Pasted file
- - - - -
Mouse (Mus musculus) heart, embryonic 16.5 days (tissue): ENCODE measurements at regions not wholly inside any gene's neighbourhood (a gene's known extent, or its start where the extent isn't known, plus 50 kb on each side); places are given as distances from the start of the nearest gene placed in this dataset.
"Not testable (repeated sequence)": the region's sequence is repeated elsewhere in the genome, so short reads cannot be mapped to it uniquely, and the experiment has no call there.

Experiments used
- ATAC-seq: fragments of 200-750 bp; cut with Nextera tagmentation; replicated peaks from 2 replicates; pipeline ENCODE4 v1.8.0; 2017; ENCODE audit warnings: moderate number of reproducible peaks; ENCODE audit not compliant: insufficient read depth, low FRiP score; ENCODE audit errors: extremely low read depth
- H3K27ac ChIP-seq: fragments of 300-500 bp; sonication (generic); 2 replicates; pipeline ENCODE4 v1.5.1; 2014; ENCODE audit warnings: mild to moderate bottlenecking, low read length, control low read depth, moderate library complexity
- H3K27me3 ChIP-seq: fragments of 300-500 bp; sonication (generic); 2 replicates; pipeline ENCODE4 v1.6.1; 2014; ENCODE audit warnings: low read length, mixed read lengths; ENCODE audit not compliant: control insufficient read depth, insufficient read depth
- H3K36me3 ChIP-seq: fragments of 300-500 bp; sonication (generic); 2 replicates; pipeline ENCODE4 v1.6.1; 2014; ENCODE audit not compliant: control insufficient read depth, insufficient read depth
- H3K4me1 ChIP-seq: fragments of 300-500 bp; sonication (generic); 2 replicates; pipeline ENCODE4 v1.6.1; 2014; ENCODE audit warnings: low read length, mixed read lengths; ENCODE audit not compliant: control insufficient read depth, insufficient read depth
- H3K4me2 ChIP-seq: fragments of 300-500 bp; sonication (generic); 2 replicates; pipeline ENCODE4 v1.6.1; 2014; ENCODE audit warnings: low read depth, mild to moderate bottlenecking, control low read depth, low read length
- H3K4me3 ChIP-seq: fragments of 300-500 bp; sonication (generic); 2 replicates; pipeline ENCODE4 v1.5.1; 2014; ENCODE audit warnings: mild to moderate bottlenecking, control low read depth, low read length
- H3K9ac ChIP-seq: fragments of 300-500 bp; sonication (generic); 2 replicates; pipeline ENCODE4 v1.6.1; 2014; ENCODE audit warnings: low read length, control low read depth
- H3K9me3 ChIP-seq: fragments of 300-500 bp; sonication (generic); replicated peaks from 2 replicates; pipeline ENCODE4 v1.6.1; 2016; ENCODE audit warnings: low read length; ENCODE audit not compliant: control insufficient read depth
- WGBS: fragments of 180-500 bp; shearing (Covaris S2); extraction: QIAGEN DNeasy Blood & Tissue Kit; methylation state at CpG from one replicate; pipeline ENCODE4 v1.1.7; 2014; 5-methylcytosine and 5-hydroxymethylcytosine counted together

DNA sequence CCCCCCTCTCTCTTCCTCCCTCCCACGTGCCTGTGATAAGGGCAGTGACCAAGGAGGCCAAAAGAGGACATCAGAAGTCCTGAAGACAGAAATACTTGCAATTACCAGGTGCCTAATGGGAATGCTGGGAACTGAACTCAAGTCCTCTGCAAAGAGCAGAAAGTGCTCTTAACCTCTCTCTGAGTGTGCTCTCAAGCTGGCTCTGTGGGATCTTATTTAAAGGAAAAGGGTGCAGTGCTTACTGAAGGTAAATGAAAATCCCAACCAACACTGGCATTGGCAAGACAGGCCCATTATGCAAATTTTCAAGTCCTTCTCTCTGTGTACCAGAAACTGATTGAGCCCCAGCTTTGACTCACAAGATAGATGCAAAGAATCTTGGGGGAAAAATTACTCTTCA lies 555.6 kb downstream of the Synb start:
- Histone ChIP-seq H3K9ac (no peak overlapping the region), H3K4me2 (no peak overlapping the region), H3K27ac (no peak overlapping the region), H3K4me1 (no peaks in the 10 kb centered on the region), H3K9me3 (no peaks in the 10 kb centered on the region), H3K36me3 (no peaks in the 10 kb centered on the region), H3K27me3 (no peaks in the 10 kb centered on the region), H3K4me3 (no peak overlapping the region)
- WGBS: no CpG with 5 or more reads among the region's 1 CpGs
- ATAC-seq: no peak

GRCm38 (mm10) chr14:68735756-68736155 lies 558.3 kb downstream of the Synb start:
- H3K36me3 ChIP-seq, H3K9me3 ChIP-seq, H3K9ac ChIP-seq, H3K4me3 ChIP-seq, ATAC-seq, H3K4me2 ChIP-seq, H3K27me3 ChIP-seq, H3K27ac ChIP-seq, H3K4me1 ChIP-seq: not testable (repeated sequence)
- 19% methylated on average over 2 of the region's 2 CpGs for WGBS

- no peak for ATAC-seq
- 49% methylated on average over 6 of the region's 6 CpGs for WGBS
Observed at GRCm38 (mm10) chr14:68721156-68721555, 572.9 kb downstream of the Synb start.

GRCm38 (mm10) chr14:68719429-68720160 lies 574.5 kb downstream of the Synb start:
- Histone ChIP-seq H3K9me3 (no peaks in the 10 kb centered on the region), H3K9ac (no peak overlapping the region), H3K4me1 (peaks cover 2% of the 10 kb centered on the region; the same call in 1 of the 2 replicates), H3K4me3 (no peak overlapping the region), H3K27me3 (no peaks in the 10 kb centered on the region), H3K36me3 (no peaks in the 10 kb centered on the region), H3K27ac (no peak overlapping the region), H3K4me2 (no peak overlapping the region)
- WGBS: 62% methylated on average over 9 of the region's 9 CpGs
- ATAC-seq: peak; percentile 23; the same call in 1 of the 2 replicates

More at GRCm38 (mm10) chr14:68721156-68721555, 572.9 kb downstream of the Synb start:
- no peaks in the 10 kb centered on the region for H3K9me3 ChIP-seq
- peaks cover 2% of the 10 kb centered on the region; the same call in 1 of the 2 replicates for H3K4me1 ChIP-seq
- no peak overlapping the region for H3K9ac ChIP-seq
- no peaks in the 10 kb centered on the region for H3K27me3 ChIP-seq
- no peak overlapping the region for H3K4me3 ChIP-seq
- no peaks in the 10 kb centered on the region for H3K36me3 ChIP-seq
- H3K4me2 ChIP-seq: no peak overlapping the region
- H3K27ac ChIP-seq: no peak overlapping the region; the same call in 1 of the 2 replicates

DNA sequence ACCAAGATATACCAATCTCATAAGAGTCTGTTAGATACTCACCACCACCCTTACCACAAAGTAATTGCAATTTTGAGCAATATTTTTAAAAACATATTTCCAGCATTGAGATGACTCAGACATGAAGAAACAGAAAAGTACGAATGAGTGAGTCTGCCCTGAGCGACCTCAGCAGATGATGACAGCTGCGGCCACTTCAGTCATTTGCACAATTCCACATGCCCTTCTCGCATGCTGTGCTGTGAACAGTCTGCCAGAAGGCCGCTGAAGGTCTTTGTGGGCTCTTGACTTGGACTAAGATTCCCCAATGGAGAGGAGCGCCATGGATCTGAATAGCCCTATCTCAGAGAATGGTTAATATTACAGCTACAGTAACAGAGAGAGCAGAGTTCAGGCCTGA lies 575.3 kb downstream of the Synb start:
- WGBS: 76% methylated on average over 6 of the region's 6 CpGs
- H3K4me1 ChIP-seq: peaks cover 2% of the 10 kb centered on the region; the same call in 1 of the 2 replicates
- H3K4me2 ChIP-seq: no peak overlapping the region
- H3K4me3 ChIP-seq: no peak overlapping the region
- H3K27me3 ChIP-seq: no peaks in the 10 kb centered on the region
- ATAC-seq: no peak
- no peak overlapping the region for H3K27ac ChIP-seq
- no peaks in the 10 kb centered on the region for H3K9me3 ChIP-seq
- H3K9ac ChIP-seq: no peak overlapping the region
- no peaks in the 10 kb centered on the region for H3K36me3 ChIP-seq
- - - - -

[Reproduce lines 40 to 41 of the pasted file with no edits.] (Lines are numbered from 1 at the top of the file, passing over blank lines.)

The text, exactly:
- H3K4me2 ChIP-seq: no peak overlapping the region
- H3K4me3 ChIP-seq: no peak overlapping the region